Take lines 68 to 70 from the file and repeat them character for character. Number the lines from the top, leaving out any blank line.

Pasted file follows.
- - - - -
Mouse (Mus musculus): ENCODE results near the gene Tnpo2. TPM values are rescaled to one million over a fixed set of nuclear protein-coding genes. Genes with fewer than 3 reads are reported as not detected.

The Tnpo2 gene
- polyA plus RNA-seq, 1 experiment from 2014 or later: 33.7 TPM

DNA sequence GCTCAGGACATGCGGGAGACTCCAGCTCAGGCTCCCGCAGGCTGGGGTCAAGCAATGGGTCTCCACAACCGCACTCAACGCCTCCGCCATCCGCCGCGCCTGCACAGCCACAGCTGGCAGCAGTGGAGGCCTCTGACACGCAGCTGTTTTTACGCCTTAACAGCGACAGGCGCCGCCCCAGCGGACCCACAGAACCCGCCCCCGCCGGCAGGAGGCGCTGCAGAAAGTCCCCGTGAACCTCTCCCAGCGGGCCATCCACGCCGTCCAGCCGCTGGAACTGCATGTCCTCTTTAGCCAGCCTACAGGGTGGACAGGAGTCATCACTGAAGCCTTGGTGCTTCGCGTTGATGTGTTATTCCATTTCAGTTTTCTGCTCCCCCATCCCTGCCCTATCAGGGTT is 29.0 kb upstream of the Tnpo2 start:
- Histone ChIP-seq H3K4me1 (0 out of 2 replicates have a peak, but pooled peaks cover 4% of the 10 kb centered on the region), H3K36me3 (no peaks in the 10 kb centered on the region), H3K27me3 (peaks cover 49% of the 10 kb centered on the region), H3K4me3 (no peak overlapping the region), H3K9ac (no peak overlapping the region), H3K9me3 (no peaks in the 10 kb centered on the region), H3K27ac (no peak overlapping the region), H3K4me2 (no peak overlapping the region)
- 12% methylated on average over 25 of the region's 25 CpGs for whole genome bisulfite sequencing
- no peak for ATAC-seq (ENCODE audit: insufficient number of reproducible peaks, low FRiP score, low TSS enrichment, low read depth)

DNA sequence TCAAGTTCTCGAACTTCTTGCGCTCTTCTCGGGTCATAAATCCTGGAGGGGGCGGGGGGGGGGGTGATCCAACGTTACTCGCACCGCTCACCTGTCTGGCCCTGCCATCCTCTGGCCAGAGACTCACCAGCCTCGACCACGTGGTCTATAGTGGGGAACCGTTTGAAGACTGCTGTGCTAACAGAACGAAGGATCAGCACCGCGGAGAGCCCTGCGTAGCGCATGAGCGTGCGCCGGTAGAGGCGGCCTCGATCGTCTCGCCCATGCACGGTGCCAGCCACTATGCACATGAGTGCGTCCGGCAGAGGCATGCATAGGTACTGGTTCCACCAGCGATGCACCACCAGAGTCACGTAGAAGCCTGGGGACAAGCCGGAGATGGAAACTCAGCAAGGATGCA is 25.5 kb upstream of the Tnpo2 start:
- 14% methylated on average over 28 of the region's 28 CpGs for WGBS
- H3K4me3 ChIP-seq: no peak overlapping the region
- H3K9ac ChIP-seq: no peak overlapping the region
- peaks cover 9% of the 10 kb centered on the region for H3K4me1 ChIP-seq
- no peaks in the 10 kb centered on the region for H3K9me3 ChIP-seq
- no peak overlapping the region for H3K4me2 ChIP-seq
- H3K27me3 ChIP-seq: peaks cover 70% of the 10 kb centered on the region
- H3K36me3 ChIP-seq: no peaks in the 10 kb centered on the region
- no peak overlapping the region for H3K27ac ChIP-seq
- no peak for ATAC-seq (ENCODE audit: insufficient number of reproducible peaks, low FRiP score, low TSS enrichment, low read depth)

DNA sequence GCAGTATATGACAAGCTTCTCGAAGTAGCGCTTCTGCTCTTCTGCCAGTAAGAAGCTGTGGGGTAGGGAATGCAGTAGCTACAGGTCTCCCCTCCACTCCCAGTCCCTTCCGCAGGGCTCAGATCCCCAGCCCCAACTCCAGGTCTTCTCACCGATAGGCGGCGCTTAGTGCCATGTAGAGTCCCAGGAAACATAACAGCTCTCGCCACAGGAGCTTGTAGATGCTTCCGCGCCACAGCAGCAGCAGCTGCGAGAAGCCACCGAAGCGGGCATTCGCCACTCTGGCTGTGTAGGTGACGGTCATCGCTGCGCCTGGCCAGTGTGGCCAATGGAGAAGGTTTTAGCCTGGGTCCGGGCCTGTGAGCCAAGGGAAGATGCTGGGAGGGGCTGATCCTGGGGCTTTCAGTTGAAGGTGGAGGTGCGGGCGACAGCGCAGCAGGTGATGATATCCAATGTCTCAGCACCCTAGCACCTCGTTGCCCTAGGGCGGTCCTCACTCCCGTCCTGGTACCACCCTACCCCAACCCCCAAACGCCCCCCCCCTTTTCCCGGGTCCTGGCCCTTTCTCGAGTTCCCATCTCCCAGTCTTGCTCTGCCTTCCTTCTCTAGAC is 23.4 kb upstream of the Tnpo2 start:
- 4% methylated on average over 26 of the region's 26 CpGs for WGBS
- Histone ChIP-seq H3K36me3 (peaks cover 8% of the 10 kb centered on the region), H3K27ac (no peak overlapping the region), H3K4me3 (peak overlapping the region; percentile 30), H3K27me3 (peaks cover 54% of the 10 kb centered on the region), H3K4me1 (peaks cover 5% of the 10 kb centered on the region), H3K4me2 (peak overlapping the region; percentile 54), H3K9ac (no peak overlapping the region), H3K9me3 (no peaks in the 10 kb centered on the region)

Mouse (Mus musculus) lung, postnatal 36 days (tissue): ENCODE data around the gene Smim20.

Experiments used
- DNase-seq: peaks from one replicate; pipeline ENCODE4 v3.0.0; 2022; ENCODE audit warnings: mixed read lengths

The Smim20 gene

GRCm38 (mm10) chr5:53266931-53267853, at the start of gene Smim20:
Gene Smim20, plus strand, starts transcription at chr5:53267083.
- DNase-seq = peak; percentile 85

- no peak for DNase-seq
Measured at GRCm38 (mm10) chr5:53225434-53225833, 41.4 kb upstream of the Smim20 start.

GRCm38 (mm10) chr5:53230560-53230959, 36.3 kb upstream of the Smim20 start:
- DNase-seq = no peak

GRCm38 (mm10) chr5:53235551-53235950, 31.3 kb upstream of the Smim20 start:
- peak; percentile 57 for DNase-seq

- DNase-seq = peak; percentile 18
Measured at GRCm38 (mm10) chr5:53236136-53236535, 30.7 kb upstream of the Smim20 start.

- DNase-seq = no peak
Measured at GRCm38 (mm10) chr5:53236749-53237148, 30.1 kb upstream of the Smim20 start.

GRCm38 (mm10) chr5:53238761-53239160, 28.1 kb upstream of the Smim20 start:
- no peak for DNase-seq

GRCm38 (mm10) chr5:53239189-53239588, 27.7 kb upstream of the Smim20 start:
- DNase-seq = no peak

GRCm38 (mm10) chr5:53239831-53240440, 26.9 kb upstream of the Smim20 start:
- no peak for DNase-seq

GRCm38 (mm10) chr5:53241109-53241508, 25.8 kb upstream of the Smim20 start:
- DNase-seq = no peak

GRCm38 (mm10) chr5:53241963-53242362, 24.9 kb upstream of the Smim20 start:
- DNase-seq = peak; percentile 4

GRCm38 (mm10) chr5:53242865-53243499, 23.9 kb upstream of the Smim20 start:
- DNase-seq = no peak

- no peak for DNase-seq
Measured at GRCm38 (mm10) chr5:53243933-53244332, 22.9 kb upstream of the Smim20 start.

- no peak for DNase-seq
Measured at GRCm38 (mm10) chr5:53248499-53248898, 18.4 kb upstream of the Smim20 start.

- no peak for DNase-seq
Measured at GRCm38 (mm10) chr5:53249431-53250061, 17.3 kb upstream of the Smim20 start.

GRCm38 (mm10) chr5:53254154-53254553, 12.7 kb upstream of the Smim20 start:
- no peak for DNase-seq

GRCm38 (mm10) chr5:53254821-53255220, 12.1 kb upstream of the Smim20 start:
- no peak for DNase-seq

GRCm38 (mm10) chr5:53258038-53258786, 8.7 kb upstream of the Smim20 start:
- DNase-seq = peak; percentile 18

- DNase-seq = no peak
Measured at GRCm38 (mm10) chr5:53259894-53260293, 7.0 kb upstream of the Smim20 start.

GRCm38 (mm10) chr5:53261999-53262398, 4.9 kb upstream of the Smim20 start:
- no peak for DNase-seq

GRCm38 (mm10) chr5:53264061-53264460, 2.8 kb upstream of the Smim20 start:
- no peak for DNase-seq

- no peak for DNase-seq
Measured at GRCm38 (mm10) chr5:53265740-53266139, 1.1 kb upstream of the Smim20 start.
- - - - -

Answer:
- no peak for DNase-seq

- no peak for DNase-seq
Measured at GRCm38 (mm10) chr5:53265740-53266139, 1.1 kb upstream of the Smim20 start.